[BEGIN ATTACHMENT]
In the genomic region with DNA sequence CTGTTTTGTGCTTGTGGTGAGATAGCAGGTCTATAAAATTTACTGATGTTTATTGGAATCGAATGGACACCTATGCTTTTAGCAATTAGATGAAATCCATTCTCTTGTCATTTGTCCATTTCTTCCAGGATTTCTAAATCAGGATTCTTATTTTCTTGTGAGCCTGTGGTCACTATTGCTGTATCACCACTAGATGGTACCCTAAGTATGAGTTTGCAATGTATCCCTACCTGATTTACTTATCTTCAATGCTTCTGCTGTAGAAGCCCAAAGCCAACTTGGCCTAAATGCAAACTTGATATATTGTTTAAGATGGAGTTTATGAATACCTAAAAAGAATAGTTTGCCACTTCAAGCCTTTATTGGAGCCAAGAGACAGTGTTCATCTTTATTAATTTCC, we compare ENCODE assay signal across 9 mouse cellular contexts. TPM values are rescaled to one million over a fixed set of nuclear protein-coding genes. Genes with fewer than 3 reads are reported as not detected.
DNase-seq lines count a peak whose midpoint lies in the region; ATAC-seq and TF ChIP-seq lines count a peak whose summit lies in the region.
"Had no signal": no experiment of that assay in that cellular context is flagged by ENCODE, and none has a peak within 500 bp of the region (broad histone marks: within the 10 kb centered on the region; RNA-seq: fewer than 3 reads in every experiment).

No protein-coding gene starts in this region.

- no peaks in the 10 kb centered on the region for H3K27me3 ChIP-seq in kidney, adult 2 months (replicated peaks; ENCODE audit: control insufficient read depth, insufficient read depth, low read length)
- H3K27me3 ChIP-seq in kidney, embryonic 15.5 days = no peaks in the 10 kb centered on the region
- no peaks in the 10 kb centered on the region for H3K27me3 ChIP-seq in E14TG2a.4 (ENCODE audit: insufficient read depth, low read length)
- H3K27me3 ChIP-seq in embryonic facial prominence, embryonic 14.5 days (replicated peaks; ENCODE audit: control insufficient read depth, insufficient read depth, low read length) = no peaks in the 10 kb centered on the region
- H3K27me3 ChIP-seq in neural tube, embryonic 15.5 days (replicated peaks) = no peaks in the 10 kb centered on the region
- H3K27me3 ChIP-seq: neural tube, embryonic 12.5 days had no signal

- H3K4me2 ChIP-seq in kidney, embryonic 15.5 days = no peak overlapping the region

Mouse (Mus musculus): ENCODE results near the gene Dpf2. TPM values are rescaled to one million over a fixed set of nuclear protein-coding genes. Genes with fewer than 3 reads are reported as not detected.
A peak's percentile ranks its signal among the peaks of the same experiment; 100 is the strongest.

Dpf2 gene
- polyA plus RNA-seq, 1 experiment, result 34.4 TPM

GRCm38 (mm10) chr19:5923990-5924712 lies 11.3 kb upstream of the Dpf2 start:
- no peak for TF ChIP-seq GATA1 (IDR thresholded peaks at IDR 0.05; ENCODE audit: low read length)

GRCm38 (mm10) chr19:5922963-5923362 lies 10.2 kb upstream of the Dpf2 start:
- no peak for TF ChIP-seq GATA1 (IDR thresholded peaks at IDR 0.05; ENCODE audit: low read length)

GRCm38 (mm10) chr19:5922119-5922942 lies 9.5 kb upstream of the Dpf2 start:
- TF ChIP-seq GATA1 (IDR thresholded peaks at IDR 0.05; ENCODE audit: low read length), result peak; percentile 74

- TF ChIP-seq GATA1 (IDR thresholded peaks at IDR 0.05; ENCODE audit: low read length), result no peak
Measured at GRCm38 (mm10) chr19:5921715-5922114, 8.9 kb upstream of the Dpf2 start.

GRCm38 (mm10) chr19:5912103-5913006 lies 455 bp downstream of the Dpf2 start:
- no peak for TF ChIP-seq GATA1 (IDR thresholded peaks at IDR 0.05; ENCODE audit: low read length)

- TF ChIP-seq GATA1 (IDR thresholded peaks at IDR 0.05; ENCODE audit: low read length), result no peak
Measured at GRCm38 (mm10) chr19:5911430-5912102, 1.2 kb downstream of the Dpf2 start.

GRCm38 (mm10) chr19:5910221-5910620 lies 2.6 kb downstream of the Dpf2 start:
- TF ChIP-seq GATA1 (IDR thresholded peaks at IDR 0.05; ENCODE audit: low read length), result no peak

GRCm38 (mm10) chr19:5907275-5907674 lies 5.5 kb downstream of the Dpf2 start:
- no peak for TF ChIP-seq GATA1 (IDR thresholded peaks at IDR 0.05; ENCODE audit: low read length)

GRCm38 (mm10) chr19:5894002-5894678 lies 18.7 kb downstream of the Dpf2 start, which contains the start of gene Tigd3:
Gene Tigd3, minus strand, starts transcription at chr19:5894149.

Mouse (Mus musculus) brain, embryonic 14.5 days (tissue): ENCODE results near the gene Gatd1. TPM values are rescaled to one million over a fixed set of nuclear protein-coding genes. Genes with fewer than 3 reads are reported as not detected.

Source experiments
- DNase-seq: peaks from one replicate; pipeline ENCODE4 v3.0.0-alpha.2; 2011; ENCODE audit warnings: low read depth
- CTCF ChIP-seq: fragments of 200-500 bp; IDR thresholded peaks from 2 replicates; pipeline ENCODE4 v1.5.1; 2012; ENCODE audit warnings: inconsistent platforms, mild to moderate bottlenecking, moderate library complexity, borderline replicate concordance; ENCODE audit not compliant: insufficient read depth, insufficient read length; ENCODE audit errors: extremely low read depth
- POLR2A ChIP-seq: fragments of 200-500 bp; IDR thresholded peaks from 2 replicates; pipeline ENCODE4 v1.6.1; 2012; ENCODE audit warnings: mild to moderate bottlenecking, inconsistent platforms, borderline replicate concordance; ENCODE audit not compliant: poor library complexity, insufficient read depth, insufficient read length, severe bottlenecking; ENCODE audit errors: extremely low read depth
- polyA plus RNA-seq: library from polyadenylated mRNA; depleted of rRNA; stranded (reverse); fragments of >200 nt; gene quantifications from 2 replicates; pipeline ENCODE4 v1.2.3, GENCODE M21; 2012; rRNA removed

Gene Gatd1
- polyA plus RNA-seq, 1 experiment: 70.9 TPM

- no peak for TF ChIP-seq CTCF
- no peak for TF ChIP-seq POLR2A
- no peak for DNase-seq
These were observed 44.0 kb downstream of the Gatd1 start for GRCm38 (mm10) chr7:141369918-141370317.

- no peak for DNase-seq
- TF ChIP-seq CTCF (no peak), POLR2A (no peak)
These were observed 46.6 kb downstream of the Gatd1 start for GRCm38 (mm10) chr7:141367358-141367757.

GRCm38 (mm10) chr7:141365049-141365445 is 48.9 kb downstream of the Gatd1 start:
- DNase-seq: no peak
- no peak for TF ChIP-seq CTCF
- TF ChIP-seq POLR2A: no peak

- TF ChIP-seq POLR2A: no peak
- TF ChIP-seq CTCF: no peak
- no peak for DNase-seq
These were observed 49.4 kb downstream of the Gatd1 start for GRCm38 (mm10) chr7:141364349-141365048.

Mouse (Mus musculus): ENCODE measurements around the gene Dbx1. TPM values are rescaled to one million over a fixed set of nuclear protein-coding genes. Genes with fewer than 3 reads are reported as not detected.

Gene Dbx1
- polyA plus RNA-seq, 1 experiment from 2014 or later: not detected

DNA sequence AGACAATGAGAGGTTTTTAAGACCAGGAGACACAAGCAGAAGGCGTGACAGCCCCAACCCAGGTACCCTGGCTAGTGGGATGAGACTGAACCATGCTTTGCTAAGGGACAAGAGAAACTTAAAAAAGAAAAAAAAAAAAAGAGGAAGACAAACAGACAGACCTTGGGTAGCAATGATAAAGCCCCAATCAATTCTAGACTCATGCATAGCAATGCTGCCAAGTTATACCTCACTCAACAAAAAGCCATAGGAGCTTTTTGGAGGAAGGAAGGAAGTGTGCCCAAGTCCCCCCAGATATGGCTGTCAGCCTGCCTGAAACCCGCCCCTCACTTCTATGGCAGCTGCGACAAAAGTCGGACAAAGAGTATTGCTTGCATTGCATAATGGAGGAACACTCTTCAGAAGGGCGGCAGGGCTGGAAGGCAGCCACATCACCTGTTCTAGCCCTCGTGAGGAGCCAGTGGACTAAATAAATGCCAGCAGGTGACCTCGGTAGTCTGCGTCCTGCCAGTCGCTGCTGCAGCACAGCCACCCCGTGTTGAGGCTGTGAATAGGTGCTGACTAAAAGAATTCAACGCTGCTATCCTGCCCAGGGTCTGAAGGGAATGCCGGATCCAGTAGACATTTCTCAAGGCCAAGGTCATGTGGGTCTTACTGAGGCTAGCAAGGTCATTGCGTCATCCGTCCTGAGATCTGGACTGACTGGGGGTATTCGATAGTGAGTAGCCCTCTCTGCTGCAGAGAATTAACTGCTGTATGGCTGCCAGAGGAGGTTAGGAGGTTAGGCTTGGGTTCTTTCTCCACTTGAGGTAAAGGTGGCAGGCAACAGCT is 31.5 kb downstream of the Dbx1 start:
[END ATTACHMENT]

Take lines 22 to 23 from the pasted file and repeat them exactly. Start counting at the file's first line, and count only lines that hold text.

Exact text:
- TF ChIP-seq GATA1 (IDR thresholded peaks at IDR 0.05; ENCODE audit: low read length), result no peak
Measured at GRCm38 (mm10) chr19:5921715-5922114, 8.9 kb upstream of the Dpf2 start.